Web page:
I just made this up:
For a study to teach us about the world, the assumptions on which it rests must be more credible than the assumptions that it tests.
A big challenge in the social sciences is to go beyond merely observing correlations to showing causation---e.g., that microcredit borrowing is not merely correlated with the well-being of households but increases it, on average. A common statistical technique for ferreting out causation is to use instruments, which are factors that are assumed to affect outcomes of interest only through a determinant of interest (caveat for experts: "...after linearly controlling for observed covariates"). For example, the Pitt and Khandker study sets up this picture:
landholdings => microcredit borrowing => household well-being
The first arrow says that how much land a household owns before it starts with microcredit affects how much it borrows; in fact, in 1990s Bangladesh (Pitt and Khandker's study setting) owning enough land formally disqualified one from borrowing altogether. The second arrow embodies the hope that microcredit makes households better off, as measured, say, by their spending on food and other needs and wants. But by assumption no arrow runs from land directly to well-being. Landholdings are held to affect consumption only through microcredit. So if we observe in the data that the things on the two ends of the diagram are correlated---moving up and down together---then both the arrows in between must be at work. In particular, microcredit is making a difference. Here, we say that land "instruments" for credit; and having the first arrow, running from the instrument, lets us study the second arrow.
(I don't mean to pick on Pitt and Khandker. Reading a similar microfinance evaluation by Joseph Kaboski and Robert Townsend last night made me think of this, but theirs is harder to explain.)
Notice the reasoning here. We assume:
A. Landholding affects household well-being only through microcredit.
That plus the data leads to:
B. Microcredit affects household well-being.
A few comments about this structure:
- Just about all reasoning works this way. You have to assume something to conclude something. Think of Euclid's classic text on geometry, The Elements, which begins with a handful of axioms, such as that for any two points, a straight line can be drawn to connect them.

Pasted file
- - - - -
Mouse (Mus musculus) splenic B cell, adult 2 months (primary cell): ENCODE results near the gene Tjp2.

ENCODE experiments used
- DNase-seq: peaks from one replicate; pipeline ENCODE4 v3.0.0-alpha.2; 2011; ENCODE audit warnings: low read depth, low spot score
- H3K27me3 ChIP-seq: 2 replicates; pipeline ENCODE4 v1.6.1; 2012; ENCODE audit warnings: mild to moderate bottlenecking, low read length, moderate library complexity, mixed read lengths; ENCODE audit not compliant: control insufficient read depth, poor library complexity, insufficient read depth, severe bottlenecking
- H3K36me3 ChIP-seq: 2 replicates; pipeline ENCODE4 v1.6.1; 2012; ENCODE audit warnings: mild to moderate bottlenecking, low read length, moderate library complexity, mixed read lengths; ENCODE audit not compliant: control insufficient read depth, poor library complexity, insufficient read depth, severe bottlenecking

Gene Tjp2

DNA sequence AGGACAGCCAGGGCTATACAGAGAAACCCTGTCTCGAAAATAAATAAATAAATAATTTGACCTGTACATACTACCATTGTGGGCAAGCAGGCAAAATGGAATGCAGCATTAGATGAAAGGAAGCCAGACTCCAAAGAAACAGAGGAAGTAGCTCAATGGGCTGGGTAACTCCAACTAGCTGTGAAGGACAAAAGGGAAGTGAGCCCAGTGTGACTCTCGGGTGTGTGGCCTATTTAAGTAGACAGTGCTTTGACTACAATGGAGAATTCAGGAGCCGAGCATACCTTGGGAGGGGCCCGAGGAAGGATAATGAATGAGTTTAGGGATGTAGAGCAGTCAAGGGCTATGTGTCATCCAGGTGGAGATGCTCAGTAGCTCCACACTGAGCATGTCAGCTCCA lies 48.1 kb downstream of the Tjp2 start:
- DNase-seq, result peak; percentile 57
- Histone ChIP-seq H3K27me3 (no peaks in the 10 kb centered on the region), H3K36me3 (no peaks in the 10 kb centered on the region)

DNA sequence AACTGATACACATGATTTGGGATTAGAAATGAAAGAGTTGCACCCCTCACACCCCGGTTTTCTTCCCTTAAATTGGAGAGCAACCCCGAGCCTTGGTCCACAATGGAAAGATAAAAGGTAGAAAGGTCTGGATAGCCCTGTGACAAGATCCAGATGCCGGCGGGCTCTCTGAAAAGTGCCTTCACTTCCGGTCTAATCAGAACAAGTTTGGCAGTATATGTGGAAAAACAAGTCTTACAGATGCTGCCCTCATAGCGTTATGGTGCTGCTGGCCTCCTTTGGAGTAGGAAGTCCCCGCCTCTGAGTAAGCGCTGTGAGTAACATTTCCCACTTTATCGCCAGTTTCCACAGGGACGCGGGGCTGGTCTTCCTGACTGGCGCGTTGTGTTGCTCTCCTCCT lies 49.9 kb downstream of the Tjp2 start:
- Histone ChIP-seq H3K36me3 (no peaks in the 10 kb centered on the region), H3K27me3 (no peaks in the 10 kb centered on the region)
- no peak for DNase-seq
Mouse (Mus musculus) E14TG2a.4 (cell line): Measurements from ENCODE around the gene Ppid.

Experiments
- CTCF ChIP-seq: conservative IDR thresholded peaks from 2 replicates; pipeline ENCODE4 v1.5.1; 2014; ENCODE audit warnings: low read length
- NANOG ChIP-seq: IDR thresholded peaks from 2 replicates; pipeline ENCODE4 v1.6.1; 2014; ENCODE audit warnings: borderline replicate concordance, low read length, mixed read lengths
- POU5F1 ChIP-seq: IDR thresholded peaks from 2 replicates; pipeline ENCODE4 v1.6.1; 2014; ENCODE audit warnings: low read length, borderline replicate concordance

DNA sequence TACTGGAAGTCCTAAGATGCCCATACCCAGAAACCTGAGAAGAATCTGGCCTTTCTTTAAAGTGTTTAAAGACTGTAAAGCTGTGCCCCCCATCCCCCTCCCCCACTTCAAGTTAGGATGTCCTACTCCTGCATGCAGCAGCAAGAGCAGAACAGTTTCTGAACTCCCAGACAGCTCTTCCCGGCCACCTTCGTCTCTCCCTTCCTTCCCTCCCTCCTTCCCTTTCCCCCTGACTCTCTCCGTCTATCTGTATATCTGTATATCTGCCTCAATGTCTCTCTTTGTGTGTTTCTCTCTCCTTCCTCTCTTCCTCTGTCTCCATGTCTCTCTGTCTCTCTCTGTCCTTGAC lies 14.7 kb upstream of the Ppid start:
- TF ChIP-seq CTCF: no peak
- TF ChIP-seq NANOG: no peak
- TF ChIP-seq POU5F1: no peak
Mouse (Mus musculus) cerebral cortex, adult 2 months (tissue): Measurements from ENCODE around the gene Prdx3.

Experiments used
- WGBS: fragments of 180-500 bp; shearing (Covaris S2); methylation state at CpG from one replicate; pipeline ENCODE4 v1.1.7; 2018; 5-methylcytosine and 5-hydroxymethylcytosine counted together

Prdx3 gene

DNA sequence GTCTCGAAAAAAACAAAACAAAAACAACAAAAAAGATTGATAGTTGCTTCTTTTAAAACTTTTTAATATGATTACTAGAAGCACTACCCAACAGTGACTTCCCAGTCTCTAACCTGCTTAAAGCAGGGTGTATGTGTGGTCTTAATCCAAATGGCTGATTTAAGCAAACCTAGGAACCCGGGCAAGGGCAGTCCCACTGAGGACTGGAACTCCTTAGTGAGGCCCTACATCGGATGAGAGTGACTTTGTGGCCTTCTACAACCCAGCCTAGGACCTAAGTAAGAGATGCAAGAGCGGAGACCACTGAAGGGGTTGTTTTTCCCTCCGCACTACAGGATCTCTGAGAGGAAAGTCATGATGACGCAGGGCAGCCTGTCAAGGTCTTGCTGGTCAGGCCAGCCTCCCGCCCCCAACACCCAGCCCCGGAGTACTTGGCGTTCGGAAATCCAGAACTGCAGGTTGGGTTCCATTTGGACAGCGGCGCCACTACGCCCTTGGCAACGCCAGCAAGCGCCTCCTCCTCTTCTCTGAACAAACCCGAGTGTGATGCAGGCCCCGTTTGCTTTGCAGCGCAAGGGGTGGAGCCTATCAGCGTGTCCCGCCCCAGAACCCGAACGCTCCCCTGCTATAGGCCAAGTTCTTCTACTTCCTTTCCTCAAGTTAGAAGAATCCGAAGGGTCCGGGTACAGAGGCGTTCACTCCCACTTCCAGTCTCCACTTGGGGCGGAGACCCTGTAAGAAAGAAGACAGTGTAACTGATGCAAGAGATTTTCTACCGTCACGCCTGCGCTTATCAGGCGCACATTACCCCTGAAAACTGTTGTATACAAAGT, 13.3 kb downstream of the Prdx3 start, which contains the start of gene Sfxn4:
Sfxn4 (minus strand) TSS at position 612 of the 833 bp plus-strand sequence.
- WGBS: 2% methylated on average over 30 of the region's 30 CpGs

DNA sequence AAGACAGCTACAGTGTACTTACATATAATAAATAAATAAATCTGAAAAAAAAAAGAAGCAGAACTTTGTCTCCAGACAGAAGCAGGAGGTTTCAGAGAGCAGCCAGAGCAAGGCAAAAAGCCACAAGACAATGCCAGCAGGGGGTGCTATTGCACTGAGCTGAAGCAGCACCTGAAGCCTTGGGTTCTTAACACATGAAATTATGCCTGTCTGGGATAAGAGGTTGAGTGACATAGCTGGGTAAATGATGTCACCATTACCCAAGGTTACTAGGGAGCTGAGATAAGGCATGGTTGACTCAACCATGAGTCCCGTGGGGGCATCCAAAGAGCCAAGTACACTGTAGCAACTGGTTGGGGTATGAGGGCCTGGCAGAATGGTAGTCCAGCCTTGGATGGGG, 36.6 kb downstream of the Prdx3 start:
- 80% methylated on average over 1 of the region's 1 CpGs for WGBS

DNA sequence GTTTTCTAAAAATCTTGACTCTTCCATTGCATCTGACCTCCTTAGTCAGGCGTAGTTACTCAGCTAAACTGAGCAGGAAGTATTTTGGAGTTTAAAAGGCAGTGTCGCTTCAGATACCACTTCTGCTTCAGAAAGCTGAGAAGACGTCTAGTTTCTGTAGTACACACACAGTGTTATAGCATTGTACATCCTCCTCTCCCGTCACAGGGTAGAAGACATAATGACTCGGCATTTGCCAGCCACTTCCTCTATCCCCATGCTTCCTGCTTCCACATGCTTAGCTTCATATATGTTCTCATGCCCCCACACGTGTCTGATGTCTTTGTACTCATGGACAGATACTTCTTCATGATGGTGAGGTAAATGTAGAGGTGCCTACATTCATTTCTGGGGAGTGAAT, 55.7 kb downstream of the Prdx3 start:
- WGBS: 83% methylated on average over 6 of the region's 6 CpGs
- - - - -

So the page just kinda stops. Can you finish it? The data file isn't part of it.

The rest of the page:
- This logical structure is often buried. It is the rare social science abstract that reads, "If you assume A, you can conclude B" even when that is actually what the paper shows. More often, B is highlighted while the dependence on A is deemphasized, even left implicit.
- It is often not clear that we should believe A more easily than B. If I am ready to make one assumption about causality in a society I hardly understand---landholdings only affect well-being through microcredit---why stop there? Why don't I just assume B---that microcredit raises household well-being on average? It would save me a lot of time. The answer has to be that A is easier to believe than B, just as Euclid's axioms are easier to believe than what Euclid proves with them, such as the Pythagorean Theorem (a2+b2=c2).
And there's the rub. Implicitly or otherwise, social scientists evaluating microcredit chide the "believers"---those who believe fervently that microcredit helps the poor. You can't just make a leap of faith, the scientists say. You have to check the evidence. It turns out that social scientists take their own leaps of faith. It is not obvious to me that the assumptions they make are in general less heroic than those of the "believers" (with an exception I'll come to). And, unfortunately, social scientists often effectively hide their leaps of credulity from non-experts in clouds of jargon such as "exclusion restrictions" and "overidentification test," creating a false appearance of objectivity.
Given the complexities of social systems and the resulting difficulty of proving causation through correlation, scientists may have no choice but to reason on substantial faith. But then how different are they from the practitioners who do microfinance every day, who also must forge ahead with little strong evidence on the effects of their work, and who also probably allow their own biases to creep into how they interpret that evidence? The scientists differ only to the extent that the assumptions they make are more clearly true than they assumptions they test. And that extent seems rarely examined.
But, you ask (if you are a good student), "What about RCTs?" Randomized controlled trials of microcredit demand a leap of faith too, but it is a faith easily practiced. In RCTs, the instruments are the random numbers generated by a computer, which determine who is offered credit. They take the place of landholding in the diagram above. So RCTs ask us to believe:
A. The random number generator affects household welfare only through microcredit.
This is as easy to buy as Euclid's axioms, which is what makes RCTs powerful. And it illustrates Roodman's Law on the Instrumental Value of Instrumental Variables. Studies have "instrumental value"---they serve greater ends---when the assumptions on which they rest are easier to believe than the assumptions that they test.